We are sharpening our focus on enhancing returns and minimizing risk in our development program and are working to high grade our inventory. In that way, we have refined how we are looking at our combined Wolfcamp development and will target an area of higher client productivity where returns are expected to be similar to the Wolfcamp returns as drilling and completion costs have come down. On Slide 8, we have illustrated the development changes and related inventory assumptions associated with these adjustments. In the Wolfcamp development strategy, we took a closer look at both our data and third-party data as it applies to productivity relative to vertical spacing.

In light of this data, we have reduced targeted landing points from four to three. We feel this reduces the risk of vertical interference between zones and increases our confidence in productivity assumptions. While this does -- produced a number of potential Wolfcamp co-development locations and has a relatively small impact on the potential single-zone development locations. Continuing on Slide 8, we are returning to a region of higher productivity client targets, illustrated by the orange loop, where we have drilled in the past.

Moving to Slide 9. We show the data that drove this decision. If you look at the green production curve, this is the average oil productivity per 10,000 feet, up 28 regional Cline wells completed with 1,100 pounds of sand per foot. For perspective, the average first-year oil production of a Cline completion in this region using 1,100 pounds of sand per foot, is equivalent to the first-year oil production of the Wolfcamp-type curve for a 1,800 pound per foot completion.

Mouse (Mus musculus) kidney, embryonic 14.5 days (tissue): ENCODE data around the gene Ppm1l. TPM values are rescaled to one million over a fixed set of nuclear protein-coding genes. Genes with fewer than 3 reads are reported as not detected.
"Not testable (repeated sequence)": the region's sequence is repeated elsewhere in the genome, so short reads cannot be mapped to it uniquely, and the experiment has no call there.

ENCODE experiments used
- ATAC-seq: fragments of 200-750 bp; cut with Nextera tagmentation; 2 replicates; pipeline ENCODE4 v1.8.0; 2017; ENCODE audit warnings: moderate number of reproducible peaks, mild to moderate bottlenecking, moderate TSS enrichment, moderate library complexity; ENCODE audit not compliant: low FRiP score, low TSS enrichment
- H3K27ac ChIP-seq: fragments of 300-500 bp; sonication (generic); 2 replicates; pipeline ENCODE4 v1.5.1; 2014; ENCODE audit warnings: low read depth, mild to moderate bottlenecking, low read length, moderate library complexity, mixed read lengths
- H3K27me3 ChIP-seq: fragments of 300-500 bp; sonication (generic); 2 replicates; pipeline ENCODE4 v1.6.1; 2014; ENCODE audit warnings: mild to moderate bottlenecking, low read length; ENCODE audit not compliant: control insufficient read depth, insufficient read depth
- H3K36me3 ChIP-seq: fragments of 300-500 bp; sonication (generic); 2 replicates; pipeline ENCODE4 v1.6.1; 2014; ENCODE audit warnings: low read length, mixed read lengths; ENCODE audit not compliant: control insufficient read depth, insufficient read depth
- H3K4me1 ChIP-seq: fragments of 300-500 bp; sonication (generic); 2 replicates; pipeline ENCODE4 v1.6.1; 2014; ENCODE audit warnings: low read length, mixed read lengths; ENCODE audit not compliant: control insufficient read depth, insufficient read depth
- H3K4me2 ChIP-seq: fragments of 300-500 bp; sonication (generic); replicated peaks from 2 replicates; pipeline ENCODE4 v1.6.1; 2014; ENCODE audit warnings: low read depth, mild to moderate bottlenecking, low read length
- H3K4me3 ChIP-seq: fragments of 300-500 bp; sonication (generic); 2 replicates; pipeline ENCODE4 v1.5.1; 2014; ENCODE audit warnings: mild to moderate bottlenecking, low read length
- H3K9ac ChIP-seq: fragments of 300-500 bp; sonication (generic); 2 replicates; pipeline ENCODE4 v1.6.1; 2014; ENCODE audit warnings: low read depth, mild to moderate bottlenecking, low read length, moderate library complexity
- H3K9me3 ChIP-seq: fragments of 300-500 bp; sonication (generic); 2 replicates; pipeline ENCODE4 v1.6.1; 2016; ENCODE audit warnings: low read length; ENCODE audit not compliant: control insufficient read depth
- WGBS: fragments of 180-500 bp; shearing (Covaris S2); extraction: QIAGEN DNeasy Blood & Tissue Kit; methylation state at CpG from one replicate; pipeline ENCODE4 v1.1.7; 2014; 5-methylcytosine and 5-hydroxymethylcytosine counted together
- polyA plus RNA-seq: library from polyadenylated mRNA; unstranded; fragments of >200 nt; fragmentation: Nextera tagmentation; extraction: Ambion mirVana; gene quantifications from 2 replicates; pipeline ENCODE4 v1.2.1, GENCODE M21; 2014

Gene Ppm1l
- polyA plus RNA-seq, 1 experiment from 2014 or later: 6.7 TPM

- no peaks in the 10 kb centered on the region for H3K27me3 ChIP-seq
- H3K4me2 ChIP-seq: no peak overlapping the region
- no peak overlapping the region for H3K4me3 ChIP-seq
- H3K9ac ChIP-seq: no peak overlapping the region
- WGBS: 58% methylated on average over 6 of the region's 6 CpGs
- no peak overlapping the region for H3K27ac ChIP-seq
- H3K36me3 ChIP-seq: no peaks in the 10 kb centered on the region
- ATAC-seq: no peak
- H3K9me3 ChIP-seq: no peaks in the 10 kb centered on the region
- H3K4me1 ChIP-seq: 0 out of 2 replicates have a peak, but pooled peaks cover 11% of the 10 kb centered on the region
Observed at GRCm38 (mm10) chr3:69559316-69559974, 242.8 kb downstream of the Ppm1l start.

The blue production curve is the average oil productivity of four regional Cline wells completed with 1,800 pounds of sand per foot, all four of which have extensive production history. The regional Cline-type curve we developed using this data, generates a 26% higher oil productivity assumption versus our Wolfcamp-type curve in the first two years of production. Using these assumptions, the higher oil productivity more than compensates for the additional $1.2 million in well cost, generating a return that is very similar to the Wolfcamp. We expect to begin to incorporate regional client drilling into our development plan beginning in 2020.

Specifically, we expect to focus on opportunities to incorporate client targets into well packages, where we are already developing the Wolfcamp to take full advantage of drilling and completion cost reduction opportunities. We anticipate taking a measured approach to incorporating this client development into our drilling plan with the option to accelerate development as data supports our assumptions. As we work to high grade our inventory and focus on enhancing returns, we also expect to increase our focus on bolt-on acquisitions and leasing in and around our existing acreage as we have begun to see more opportunities for both leasing and trades. We view Laredo as a natural partner for transactions around our leasehold, given our infrastructure investments and extensive data set covering the area.

I will now hand the call over to Michael for our financial update.

Michael Beyer -- Senior Vice President and Chief Financial Officer

Thank you, Jason. As Randy discussed, Laredo has transitioned to a position of generating free cash flow, driven by improving well productivity and a peer-leading cost structure. Our hedge position helps to secure our expected cash flow, as illustrated on Slide 10. For the balance of 2019, we have locked in oil prices of more than $60 per barrel on 95% of our anticipated oil production.